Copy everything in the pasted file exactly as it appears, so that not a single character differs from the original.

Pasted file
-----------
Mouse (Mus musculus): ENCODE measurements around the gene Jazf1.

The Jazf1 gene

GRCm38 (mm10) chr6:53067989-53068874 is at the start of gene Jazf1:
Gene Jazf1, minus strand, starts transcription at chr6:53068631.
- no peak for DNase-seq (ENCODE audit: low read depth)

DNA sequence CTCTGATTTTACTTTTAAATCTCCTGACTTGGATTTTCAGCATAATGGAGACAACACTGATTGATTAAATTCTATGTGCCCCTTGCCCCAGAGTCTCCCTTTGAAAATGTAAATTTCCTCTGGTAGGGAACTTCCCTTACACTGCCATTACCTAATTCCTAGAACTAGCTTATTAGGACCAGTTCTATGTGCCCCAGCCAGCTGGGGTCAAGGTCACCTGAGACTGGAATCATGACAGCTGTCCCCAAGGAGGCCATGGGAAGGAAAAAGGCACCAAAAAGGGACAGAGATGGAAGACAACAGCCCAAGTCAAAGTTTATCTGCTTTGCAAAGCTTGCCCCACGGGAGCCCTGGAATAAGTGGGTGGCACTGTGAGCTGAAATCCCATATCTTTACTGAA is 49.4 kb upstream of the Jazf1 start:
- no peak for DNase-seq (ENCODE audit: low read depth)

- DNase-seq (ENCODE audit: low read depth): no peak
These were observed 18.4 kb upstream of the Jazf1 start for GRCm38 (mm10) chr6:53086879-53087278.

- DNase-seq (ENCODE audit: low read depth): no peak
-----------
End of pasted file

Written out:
Mouse (Mus musculus): ENCODE measurements around the gene Jazf1.

The Jazf1 gene

GRCm38 (mm10) chr6:53067989-53068874 is at the start of gene Jazf1:
Gene Jazf1, minus strand, starts transcription at chr6:53068631.
- no peak for DNase-seq (ENCODE audit: low read depth)

DNA sequence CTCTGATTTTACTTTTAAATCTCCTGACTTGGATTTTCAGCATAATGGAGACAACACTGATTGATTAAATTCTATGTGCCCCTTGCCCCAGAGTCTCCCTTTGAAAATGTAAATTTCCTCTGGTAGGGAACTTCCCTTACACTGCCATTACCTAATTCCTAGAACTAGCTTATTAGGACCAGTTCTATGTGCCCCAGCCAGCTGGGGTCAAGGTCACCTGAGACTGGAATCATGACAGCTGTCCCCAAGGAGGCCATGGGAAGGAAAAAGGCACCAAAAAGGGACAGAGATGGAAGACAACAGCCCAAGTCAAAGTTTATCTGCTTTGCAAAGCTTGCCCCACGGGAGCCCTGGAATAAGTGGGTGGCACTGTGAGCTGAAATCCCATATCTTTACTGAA is 49.4 kb upstream of the Jazf1 start:
- no peak for DNase-seq (ENCODE audit: low read depth)

- DNase-seq (ENCODE audit: low read depth): no peak
These were observed 18.4 kb upstream of the Jazf1 start for GRCm38 (mm10) chr6:53086879-53087278.

- DNase-seq (ENCODE audit: low read depth): no peak